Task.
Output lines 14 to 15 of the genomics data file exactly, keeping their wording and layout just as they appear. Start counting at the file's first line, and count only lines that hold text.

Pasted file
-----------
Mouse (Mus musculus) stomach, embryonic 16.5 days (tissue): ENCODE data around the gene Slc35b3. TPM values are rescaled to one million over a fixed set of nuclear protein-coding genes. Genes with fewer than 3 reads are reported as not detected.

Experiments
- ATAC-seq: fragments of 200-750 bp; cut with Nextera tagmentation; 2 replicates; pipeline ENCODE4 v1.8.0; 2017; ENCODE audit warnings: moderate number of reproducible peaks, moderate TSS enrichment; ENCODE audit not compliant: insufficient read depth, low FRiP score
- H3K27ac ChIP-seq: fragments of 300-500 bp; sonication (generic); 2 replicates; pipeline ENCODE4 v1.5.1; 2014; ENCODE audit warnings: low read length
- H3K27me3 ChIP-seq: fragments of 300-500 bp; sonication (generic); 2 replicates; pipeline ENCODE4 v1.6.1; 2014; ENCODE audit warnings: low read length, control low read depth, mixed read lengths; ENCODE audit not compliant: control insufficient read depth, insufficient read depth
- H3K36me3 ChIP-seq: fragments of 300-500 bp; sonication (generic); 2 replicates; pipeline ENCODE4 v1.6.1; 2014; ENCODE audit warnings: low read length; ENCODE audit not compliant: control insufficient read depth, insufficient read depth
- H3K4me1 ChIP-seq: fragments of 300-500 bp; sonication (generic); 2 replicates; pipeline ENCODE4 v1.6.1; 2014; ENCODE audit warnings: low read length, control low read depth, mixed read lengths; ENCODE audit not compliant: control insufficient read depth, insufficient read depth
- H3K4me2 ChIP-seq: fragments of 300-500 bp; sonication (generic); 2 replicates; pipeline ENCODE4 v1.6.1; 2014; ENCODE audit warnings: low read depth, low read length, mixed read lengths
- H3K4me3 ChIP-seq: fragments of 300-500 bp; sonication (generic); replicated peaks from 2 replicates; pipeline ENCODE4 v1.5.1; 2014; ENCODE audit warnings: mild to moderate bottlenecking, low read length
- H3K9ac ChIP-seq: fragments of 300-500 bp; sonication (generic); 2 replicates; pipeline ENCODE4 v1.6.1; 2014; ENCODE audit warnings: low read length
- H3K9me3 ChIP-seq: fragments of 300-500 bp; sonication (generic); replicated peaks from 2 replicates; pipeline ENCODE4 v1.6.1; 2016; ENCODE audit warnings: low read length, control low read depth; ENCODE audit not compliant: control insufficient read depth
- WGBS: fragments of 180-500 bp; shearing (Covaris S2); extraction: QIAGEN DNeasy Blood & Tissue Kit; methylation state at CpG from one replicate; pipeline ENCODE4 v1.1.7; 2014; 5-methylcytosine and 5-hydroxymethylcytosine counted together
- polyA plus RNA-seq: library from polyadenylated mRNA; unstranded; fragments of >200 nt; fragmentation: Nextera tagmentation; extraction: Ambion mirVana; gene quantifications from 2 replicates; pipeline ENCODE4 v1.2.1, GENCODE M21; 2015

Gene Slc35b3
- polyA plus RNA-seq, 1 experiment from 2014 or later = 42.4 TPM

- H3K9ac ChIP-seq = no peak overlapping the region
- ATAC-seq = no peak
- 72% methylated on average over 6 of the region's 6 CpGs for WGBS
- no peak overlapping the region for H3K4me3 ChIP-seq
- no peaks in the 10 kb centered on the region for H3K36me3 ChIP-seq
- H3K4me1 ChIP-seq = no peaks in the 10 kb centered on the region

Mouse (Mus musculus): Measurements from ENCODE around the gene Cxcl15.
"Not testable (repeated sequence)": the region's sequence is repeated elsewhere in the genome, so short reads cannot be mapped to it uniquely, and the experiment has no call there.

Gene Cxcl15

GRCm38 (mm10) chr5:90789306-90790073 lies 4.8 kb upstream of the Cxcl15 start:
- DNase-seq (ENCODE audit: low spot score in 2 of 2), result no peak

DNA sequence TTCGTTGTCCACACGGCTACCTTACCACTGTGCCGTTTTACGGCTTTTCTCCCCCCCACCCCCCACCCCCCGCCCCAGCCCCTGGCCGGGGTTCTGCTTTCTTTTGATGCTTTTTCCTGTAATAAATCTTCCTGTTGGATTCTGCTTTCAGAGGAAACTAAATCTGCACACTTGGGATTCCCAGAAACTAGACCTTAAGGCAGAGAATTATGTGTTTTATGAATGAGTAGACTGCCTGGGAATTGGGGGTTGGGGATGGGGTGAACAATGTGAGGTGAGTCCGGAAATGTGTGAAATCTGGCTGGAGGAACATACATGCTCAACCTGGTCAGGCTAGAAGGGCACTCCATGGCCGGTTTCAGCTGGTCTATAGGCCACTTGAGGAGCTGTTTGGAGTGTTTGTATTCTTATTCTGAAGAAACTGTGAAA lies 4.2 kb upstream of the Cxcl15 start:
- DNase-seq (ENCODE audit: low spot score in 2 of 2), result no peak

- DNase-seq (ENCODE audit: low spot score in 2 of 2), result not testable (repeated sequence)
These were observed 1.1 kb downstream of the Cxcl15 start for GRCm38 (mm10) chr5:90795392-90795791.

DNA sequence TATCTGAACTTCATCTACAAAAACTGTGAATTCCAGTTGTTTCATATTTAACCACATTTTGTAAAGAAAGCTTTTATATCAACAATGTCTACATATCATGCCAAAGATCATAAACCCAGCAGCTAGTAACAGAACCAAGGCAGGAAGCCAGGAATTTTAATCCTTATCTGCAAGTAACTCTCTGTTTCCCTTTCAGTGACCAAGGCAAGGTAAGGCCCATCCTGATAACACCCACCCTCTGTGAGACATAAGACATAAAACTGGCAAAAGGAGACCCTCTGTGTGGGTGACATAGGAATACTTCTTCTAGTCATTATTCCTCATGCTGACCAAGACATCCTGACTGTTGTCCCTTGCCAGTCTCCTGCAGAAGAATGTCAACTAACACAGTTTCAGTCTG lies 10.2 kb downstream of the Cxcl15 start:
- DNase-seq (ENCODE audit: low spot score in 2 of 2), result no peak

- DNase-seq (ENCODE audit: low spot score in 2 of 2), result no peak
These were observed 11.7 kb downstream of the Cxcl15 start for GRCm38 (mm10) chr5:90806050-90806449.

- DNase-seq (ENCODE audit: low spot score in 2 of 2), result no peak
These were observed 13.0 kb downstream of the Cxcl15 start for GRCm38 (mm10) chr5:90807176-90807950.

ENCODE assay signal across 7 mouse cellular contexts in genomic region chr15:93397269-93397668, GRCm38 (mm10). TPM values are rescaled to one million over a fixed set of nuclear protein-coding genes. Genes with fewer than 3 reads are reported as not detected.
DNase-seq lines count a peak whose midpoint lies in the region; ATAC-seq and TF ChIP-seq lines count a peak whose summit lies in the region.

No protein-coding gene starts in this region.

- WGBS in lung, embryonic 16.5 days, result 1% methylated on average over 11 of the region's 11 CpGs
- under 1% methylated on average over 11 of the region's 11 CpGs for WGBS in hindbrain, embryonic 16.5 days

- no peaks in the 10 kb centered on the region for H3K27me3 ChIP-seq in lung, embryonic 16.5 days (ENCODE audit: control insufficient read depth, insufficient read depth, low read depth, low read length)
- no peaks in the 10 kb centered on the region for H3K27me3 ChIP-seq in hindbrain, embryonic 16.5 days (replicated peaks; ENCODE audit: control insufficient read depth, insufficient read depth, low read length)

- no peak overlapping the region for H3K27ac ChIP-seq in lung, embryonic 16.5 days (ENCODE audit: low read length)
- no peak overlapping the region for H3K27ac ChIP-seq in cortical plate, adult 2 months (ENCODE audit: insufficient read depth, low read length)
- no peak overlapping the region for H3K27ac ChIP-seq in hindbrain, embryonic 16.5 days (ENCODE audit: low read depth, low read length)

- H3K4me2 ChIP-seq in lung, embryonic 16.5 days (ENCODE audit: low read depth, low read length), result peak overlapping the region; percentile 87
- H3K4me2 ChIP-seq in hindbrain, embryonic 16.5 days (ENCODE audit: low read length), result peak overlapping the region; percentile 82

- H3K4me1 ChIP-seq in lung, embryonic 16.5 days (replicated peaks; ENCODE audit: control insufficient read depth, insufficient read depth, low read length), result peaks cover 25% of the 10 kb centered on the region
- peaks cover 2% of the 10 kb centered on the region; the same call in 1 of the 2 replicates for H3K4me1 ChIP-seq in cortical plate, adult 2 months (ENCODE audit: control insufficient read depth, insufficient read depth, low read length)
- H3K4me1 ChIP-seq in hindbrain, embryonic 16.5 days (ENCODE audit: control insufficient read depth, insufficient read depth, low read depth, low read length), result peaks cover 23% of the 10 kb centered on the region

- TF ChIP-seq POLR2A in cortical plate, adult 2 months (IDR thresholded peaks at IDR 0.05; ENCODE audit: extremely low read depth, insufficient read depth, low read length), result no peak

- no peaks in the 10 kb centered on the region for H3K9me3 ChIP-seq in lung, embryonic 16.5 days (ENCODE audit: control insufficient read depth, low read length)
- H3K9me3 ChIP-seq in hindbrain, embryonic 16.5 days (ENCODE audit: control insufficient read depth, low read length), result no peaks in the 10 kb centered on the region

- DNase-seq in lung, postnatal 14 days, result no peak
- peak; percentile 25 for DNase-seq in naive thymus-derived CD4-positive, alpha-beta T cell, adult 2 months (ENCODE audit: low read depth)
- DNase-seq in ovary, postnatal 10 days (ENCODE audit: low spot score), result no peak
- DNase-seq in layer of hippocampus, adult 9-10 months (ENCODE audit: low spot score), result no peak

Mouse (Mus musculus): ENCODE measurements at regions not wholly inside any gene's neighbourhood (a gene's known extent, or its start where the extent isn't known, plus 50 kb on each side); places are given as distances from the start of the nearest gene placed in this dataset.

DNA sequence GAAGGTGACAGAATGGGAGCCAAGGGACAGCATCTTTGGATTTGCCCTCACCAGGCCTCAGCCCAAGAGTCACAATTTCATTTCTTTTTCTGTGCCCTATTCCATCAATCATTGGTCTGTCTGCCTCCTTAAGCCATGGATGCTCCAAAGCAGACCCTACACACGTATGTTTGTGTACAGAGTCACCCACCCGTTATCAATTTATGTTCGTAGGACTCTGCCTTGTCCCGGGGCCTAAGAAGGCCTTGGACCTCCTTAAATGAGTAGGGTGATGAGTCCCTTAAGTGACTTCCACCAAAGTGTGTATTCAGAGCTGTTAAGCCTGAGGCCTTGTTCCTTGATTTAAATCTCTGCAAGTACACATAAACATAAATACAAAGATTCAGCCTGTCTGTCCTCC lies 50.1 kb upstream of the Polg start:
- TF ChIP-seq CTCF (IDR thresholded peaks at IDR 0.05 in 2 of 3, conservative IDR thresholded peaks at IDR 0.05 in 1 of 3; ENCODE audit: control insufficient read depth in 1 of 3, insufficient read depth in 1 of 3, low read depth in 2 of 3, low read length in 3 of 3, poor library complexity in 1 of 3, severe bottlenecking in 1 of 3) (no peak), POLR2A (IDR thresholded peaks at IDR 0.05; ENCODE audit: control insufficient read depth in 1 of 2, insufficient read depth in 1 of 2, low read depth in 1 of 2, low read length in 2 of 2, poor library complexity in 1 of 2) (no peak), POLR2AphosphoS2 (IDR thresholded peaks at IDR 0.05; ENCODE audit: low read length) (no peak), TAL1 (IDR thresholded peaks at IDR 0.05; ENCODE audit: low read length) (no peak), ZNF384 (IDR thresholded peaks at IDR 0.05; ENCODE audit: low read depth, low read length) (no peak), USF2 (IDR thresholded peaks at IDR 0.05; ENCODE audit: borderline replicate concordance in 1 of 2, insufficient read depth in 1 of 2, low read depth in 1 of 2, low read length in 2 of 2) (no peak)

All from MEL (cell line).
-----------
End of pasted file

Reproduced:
Gene Slc35b3
- polyA plus RNA-seq, 1 experiment from 2014 or later = 42.4 TPM